The drought conditions gripping parts of Yorkshire could increase the risk of flash flooding in the face of heavy rain, the Environment Agency has warned.
Two unusually dry years have left the whole of the South East, East Anglia and parts of Yorkshire in a state of drought, with parts of the South West and the Midlands also suffering from dry conditions.
Seven water companies introduced hosepipe bans to try to conserve supplies in the face of low river, reservoir and groundwater levels – a move that was followed by widespread rain, which proved a welcome relief for gardeners.
But the Environment Agency yesterday warned that future heavy rain could lead to flash flooding because of the drought conditions.
Dry, compacted soils mean rain is less easily absorbed into the ground, increasing the likelihood of flooding.
The Environment Agency said a dry winter and spring in 2007 contributed in some areas to the devastating floods in the summer of that year, which hit the West Country, Midlands and Yorkshire.
Parts of the country had similar conditions as those currently seen in drought-afflicted areas, before the heavy rain hit in June and July 2007.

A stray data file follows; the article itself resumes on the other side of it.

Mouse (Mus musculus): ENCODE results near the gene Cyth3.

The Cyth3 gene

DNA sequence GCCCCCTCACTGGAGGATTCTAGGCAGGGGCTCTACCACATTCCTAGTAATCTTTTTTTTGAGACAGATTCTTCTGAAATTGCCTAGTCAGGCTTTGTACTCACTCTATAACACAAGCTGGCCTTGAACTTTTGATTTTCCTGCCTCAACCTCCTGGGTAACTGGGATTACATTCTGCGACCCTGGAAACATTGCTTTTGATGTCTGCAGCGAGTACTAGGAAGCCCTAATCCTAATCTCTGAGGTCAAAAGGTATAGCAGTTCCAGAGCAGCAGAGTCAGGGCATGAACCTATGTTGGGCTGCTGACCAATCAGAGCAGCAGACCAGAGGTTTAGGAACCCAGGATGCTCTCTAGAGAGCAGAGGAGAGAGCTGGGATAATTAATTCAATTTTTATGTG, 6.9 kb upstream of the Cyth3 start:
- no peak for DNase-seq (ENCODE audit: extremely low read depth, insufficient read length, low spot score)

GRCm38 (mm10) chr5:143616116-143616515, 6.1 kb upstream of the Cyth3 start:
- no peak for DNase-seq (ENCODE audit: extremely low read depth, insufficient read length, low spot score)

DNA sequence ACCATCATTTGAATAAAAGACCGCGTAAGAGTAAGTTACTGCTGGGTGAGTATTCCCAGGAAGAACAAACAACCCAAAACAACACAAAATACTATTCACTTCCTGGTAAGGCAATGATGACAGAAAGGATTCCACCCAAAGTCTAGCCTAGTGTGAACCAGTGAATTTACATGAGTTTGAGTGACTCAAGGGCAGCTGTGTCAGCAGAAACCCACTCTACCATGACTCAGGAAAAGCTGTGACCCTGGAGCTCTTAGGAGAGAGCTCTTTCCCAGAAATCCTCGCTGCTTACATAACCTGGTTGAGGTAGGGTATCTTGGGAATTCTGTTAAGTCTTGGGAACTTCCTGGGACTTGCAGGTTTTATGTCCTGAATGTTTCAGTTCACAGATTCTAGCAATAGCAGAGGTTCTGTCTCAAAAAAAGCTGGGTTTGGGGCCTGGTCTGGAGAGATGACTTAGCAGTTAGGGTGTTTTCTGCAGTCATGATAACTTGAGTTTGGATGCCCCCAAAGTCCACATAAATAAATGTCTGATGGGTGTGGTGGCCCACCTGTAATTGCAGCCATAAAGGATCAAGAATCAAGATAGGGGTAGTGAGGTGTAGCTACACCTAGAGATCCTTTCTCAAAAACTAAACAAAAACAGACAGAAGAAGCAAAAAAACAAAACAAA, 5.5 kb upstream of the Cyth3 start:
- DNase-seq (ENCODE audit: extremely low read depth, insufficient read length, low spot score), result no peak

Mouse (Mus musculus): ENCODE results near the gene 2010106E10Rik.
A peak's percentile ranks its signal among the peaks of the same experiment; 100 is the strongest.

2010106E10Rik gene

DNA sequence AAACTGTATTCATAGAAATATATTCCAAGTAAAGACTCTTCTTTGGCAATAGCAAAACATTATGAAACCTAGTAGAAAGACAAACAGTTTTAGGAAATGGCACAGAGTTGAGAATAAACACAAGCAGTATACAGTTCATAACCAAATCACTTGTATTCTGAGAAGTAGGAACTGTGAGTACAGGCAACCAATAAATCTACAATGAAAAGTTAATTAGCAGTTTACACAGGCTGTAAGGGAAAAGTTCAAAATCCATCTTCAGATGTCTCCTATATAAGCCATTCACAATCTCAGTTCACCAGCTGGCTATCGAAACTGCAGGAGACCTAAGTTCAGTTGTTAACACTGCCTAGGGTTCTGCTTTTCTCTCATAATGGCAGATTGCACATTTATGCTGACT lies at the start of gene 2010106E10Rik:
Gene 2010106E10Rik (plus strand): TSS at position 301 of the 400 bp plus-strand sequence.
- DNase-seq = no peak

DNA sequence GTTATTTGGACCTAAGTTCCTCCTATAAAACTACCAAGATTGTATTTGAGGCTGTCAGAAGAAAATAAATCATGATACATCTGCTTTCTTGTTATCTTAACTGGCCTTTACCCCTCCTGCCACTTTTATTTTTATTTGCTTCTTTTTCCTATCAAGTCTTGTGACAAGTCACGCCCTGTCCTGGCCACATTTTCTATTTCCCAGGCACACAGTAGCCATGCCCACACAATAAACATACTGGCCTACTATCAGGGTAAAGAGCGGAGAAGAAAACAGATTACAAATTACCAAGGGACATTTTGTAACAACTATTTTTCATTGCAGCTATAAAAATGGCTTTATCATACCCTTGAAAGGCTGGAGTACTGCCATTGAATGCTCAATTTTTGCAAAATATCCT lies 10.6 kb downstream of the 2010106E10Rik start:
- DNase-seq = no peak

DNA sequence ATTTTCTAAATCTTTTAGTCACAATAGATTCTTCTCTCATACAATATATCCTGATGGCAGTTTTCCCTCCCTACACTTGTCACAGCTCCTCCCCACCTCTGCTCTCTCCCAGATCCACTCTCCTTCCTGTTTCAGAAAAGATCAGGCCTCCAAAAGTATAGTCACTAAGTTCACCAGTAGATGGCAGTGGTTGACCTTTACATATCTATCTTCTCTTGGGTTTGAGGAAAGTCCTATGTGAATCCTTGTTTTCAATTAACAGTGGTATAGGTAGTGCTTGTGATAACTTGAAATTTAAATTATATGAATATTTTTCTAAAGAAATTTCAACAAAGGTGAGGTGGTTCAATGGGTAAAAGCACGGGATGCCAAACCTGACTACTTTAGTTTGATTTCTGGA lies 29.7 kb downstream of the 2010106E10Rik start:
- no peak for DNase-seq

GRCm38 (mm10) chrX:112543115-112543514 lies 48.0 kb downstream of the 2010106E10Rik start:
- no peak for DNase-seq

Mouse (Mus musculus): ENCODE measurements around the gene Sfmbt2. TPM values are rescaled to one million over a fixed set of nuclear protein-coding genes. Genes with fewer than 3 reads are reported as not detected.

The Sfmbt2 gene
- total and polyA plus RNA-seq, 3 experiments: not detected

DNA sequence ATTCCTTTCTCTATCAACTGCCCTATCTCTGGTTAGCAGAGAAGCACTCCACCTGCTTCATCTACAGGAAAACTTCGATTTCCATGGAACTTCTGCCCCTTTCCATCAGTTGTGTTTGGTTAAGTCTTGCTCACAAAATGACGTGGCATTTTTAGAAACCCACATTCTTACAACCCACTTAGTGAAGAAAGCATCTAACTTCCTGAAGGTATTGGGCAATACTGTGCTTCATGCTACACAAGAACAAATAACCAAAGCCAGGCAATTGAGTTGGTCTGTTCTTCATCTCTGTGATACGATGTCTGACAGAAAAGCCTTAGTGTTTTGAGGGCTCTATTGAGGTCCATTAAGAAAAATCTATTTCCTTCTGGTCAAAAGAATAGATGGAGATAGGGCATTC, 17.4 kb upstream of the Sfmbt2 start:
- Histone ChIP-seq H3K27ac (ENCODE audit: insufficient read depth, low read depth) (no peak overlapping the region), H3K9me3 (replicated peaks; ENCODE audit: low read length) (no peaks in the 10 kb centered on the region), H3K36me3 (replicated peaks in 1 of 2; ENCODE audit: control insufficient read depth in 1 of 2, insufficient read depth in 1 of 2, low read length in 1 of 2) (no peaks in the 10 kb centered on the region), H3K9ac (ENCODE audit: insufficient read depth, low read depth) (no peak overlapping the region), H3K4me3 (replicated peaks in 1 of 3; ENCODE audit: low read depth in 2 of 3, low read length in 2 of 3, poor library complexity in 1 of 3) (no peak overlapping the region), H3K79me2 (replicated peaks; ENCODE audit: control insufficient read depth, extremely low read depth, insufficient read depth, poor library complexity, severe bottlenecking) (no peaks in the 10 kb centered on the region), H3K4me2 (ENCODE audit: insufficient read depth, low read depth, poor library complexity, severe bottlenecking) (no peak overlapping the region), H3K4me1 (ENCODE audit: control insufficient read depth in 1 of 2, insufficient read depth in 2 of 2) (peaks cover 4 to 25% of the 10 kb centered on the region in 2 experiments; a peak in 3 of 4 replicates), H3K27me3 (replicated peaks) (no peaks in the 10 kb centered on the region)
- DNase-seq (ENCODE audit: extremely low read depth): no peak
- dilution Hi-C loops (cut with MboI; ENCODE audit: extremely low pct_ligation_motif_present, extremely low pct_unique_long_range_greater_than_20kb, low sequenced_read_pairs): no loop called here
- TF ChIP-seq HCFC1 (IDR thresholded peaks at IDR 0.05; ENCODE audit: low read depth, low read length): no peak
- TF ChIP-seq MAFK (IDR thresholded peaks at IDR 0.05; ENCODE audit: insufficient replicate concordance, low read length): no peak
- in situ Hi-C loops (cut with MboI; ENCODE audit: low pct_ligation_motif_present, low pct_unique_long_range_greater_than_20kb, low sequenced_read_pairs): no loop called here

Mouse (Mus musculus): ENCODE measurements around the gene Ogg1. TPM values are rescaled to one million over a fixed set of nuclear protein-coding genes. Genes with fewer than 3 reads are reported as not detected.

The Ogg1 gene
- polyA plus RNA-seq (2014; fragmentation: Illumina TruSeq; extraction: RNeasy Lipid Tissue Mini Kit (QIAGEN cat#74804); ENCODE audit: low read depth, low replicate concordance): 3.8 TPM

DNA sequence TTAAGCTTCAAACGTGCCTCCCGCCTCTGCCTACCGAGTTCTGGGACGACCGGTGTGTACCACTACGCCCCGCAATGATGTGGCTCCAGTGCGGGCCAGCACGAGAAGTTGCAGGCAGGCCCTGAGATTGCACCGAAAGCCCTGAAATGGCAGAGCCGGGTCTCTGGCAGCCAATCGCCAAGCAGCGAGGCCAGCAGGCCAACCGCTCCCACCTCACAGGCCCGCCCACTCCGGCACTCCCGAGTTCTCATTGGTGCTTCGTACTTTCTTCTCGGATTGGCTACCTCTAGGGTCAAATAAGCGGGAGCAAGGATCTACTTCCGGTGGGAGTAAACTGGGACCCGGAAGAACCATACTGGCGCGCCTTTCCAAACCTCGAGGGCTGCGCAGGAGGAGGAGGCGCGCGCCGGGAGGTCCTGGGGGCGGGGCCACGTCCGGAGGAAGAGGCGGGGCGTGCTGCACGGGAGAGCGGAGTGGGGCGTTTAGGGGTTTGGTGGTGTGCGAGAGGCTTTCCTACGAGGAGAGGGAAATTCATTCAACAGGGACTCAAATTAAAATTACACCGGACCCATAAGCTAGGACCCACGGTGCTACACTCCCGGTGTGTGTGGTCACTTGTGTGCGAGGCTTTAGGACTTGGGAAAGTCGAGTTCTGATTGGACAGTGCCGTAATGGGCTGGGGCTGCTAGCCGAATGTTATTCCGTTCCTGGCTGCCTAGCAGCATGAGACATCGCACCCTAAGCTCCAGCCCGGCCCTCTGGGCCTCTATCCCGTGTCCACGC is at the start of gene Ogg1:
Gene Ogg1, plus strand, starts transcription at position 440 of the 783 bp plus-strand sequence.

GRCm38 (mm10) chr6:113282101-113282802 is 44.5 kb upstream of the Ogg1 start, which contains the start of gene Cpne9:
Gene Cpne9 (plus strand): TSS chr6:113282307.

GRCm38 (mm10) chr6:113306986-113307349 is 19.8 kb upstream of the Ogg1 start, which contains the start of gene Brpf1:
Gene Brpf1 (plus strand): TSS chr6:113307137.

The Environment Agency made its warning about the increased risk of flash flooding as it unveiled the first social media flood warning application on Facebook. “Floodalerts” can be found by putting the term into Facebook’s search facility.
The Agency hopes the measure will complement its existing Floodline Hotline and website updates to warn of flooding risks.
Flood incident management head Craig Woolhouse said: “As the drought in England continues, the thought of flooding may be far from people’s minds, but we cannot ignore the risk. “
Over the next few days the UK will see more sunshine and showers – some heavy – but lighter, more continuous rain which can soak into the ground, rather than simply running off, is needed to tackle dry conditions.